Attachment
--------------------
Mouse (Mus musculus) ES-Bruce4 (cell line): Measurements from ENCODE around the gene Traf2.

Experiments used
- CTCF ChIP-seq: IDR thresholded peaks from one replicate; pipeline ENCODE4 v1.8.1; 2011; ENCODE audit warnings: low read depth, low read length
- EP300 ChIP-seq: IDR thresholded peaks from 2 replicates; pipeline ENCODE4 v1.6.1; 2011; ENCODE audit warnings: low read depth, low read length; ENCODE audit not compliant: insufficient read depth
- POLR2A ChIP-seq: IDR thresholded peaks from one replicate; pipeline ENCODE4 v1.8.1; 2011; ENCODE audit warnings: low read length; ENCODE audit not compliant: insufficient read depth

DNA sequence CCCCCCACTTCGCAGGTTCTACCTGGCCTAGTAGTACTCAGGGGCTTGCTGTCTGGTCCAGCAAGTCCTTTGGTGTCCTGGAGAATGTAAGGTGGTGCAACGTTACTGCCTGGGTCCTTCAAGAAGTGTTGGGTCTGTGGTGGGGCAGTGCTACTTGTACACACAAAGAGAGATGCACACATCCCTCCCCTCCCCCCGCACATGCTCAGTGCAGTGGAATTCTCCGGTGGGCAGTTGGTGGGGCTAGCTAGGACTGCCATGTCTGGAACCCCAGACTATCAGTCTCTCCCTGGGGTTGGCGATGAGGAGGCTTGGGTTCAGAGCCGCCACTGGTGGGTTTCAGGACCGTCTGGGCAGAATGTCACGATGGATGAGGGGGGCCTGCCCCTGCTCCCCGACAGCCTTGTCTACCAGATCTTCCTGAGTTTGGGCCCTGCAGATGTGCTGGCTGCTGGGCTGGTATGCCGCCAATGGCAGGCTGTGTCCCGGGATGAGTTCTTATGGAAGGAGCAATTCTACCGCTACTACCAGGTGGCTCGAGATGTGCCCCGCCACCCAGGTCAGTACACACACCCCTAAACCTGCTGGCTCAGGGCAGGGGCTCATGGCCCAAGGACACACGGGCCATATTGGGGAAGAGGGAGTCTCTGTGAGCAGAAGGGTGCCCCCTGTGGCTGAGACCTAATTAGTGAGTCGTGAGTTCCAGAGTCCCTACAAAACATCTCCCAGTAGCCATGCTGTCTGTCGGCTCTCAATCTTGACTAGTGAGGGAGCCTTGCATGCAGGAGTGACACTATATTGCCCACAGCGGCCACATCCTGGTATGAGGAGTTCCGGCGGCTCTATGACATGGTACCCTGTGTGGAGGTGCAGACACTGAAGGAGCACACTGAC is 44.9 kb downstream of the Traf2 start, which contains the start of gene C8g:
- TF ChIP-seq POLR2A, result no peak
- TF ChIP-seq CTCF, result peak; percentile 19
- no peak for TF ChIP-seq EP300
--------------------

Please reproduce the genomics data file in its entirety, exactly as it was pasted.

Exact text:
Mouse (Mus musculus) ES-Bruce4 (cell line): Measurements from ENCODE around the gene Traf2.

Experiments used
- CTCF ChIP-seq: IDR thresholded peaks from one replicate; pipeline ENCODE4 v1.8.1; 2011; ENCODE audit warnings: low read depth, low read length
- EP300 ChIP-seq: IDR thresholded peaks from 2 replicates; pipeline ENCODE4 v1.6.1; 2011; ENCODE audit warnings: low read depth, low read length; ENCODE audit not compliant: insufficient read depth
- POLR2A ChIP-seq: IDR thresholded peaks from one replicate; pipeline ENCODE4 v1.8.1; 2011; ENCODE audit warnings: low read length; ENCODE audit not compliant: insufficient read depth

DNA sequence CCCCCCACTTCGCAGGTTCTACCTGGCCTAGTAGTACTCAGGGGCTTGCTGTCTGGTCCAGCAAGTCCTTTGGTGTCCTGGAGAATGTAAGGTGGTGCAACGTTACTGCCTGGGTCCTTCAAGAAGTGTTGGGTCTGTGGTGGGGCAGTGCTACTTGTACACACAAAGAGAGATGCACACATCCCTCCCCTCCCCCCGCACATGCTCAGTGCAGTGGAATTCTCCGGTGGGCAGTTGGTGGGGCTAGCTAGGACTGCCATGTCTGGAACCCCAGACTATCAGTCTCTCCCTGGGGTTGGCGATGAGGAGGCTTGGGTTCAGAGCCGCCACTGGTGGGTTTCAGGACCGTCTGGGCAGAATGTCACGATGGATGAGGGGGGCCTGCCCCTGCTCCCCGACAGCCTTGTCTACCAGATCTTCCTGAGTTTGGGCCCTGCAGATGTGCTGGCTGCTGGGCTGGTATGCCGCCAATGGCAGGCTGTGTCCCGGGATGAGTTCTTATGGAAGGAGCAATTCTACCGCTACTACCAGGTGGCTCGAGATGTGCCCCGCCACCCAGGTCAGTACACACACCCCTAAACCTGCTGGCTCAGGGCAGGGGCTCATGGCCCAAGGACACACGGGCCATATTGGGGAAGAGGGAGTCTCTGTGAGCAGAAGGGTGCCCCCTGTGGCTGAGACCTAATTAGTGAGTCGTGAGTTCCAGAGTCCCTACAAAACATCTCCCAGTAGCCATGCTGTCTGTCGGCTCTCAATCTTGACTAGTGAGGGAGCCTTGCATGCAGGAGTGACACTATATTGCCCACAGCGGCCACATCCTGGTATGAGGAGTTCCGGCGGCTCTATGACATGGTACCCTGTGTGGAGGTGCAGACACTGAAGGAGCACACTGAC is 44.9 kb downstream of the Traf2 start, which contains the start of gene C8g:
- TF ChIP-seq POLR2A, result no peak
- TF ChIP-seq CTCF, result peak; percentile 19
- no peak for TF ChIP-seq EP300